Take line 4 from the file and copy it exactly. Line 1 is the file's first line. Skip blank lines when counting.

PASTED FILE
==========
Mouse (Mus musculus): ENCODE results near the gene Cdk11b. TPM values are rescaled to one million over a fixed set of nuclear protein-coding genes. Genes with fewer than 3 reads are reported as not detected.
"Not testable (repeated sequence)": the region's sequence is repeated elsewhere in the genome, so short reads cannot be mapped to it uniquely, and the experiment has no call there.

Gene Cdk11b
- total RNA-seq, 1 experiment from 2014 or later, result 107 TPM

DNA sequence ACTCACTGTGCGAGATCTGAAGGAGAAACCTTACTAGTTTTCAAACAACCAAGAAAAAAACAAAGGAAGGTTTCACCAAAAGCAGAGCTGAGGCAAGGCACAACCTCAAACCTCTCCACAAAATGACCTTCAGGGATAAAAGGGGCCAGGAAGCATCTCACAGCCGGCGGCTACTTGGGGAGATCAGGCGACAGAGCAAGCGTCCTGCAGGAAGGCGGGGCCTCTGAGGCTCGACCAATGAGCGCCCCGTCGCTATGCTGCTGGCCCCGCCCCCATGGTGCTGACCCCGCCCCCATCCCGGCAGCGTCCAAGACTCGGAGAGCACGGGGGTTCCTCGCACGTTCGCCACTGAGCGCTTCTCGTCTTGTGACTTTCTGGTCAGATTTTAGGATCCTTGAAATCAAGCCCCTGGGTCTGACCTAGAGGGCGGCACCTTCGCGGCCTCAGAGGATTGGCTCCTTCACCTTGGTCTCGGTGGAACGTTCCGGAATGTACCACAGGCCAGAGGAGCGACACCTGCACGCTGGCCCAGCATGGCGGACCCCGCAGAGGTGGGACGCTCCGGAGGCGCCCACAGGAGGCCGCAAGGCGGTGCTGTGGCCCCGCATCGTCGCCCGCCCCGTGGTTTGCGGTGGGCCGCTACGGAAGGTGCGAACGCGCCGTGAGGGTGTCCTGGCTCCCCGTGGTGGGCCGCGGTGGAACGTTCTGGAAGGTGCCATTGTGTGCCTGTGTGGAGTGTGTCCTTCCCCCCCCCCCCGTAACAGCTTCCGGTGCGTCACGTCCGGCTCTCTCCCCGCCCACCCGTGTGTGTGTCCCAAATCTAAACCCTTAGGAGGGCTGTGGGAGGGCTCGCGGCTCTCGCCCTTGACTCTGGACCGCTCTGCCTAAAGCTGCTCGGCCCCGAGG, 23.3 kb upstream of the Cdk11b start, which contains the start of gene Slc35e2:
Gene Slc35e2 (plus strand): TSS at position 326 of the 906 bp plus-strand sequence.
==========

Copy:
- total RNA-seq, 1 experiment from 2014 or later, result 107 TPM